I thought it may be of interest to some readers to see some of the tools which are specific to the watchmaker. Some tools not presented on this page will be described when they are used for their specialized purpose. However, this page will describe general purpose tools that are used for various applications.
Throughout this site I point out the specific brand of tool which I used. I have no affiliation with any tool maker, and I do not sell or distribute tools. In most instances it is the only brand I have experience with, and I provide this for the readers' information and so that there will be little question as to what is being demonstrated or what was used.
The Horia Staking and Jewelling Set
A tool set, referred to as a staking set, is the watchmakers' one-thousand-and-one-uses tool. It can be used for any number of different tasks, but principally it is for riveting (i.e. staking) components together or for driving components apart. The tool assures that these processes occur in an uprighted fashion, in that the staking punch is held vertically and the component is positioned directly below the punch in the horizontal. This setup is the basis for the countless other tasks that can be performed with it. The use of staking tools is covered in most texts. Archie Perkins covers the subject very thoroughly in volume 1 of Antique Watch Restoration.
Another closely related tool is the jewelling set, generally it operates on the same principal, but on a smaller scale. Its primary function is for pressing friction-fit jewels into place. The sets are supplied with special reamers which are of the dimensions necessary to produce a hole of the proper friction fit dimension. The anvil usually has a micrometer adjustment and is operated by a lever rather than with a hammer.
The set shown below is a combination staking and jewelling set and was made by the Swiss company, Horia. It is rather unique in that it is equipped with two anvils for the separate functions. Horia no longer manufactures this particular set, but offers a wide range of similar tools. I found this one second hand, and was not previously used but was not stored under the best conditions. However, it cleaned up well.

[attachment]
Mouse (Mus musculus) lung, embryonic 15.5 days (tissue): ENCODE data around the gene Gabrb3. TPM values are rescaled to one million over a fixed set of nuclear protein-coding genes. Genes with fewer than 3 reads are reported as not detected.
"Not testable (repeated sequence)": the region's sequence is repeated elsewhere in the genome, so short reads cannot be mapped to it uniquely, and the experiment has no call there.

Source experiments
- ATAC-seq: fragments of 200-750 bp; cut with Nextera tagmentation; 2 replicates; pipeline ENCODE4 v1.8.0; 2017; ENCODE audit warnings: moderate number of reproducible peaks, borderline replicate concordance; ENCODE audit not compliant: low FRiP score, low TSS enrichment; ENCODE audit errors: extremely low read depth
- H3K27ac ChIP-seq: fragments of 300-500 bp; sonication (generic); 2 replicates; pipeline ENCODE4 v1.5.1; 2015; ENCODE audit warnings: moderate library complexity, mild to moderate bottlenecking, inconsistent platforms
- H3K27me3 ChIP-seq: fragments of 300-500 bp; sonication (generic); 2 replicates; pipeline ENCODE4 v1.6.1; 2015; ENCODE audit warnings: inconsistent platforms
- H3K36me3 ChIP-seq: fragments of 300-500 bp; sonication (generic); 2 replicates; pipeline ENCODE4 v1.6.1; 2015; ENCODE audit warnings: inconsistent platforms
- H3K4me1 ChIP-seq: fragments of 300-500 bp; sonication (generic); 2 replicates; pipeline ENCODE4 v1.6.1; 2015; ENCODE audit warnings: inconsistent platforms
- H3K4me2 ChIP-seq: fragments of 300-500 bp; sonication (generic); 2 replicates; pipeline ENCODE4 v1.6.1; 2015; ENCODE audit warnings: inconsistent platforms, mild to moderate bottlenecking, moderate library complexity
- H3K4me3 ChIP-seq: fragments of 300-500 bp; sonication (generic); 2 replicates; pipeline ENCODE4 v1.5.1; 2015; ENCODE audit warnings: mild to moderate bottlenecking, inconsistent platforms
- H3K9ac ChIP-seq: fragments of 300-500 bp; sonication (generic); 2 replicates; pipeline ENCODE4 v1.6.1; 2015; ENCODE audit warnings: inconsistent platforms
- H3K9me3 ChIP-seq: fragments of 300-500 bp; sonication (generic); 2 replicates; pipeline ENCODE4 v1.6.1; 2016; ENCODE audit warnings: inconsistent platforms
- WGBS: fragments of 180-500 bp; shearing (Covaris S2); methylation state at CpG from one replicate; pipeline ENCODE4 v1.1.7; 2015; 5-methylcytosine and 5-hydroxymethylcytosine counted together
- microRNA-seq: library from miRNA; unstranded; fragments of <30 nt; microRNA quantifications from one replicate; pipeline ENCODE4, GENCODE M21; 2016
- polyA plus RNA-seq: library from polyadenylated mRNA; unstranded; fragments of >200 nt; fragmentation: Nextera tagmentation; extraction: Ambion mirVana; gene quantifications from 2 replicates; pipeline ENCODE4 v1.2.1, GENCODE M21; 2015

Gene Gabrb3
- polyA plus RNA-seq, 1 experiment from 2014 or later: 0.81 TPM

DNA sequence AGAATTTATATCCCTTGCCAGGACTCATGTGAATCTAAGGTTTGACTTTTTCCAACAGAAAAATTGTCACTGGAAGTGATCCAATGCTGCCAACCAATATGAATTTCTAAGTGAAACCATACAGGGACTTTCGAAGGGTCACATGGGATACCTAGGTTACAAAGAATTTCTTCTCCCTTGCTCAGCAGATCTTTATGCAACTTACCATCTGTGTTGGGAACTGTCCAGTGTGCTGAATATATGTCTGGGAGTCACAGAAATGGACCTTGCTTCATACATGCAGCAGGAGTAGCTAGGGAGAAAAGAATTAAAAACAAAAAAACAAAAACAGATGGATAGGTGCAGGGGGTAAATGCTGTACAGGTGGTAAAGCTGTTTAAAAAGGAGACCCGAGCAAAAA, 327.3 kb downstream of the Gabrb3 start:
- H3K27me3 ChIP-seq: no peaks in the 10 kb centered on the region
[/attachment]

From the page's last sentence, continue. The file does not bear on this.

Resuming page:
The wooden base is to allow the use of staking punches as stumps, by inserting them into the base and placing the anvil over top.
There is a pair of pin vises (primarily for using the reamers) and an adaptor for using them on either anvil.
Here are copies of catalog pages for staking sets that I received from Horia a number of years ago. I have a slightly different version of their largest set on page 14. You can see descriptions of the various stakes and stumps and hints to their uses. Unfortunately the various other accessories are no longer available, such as the platforms for separating. These are useful for removing rollers and similar tasks.
Although the Horia set is quite nice, I have found the jewelling anvil a bit large for wristwatch jewelling. I happened across a "new-old-stock," Favorite brand jewelling tool. Another seemingly lucky find, it was still in the original packaging and VCI paper, etc. It is nearly identical to the Sietz or Bergeon brand jewelling tool sets that can currently found.
The Depthing Tool
Two tools are shown below. They are approximately the same size, one is a Favorite brand (Swiss made) and the brass constructed one of an unknown maker. I generally prefer the brass one, but the Favorite has more rigid (thicker) runners.
Files and Stones